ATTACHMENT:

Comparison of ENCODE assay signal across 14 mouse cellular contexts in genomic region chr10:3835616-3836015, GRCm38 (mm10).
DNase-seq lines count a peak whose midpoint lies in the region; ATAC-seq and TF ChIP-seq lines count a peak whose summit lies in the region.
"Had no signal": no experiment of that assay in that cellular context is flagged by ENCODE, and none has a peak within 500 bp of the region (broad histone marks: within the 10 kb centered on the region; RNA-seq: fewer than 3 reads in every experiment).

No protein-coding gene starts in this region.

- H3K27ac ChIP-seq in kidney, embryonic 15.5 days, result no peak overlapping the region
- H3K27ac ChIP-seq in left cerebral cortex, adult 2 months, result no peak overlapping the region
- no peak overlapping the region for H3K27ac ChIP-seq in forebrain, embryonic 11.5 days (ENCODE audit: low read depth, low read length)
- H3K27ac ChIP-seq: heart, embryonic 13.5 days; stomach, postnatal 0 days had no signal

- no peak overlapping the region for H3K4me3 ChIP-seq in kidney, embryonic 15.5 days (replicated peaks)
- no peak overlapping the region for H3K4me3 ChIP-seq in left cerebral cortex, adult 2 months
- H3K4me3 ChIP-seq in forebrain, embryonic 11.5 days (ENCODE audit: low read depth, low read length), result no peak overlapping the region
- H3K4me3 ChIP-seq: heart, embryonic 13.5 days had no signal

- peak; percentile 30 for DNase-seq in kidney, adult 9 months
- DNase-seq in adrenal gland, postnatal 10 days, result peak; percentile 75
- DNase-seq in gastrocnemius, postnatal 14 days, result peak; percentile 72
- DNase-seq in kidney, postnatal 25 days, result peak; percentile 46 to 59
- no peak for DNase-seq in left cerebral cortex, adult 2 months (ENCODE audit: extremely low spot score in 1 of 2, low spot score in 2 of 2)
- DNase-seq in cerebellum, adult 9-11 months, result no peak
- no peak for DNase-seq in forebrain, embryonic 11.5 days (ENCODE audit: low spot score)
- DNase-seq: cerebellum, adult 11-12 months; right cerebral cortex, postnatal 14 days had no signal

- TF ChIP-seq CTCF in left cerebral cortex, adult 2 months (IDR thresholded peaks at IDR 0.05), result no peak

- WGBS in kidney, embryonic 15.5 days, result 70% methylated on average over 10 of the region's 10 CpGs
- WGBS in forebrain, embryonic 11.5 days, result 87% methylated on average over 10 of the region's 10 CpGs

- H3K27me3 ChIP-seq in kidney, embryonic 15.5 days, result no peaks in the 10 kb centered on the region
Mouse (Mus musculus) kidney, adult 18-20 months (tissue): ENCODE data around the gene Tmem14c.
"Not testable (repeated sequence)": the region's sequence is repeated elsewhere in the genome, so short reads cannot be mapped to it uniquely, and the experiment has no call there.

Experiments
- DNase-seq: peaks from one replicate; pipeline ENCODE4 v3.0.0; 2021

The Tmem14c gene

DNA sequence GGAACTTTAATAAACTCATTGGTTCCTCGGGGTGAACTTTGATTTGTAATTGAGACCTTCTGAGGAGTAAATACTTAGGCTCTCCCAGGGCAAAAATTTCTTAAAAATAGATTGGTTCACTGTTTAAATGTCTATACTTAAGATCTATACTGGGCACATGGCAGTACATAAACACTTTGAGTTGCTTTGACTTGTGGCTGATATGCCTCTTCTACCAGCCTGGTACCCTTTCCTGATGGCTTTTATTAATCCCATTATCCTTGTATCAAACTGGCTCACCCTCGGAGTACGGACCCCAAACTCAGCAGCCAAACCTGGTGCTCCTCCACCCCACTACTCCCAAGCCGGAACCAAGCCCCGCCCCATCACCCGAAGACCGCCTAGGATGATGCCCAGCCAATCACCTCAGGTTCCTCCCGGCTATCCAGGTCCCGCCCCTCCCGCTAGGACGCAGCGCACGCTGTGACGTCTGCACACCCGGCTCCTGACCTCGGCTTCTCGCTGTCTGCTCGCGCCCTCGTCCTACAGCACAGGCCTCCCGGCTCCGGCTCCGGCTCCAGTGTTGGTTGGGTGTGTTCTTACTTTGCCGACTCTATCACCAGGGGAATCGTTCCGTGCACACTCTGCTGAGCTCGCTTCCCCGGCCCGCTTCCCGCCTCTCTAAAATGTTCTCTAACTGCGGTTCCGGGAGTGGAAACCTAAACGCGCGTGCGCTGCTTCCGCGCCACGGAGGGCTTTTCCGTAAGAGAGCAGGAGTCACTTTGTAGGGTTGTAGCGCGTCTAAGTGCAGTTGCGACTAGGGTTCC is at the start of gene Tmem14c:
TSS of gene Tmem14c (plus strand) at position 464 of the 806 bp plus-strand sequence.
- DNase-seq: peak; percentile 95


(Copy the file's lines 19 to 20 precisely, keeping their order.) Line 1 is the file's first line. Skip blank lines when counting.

- no peak for DNase-seq in forebrain, embryonic 11.5 days (ENCODE audit: low spot score)
- DNase-seq: cerebellum, adult 11-12 months; right cerebral cortex, postnatal 14 days had no signal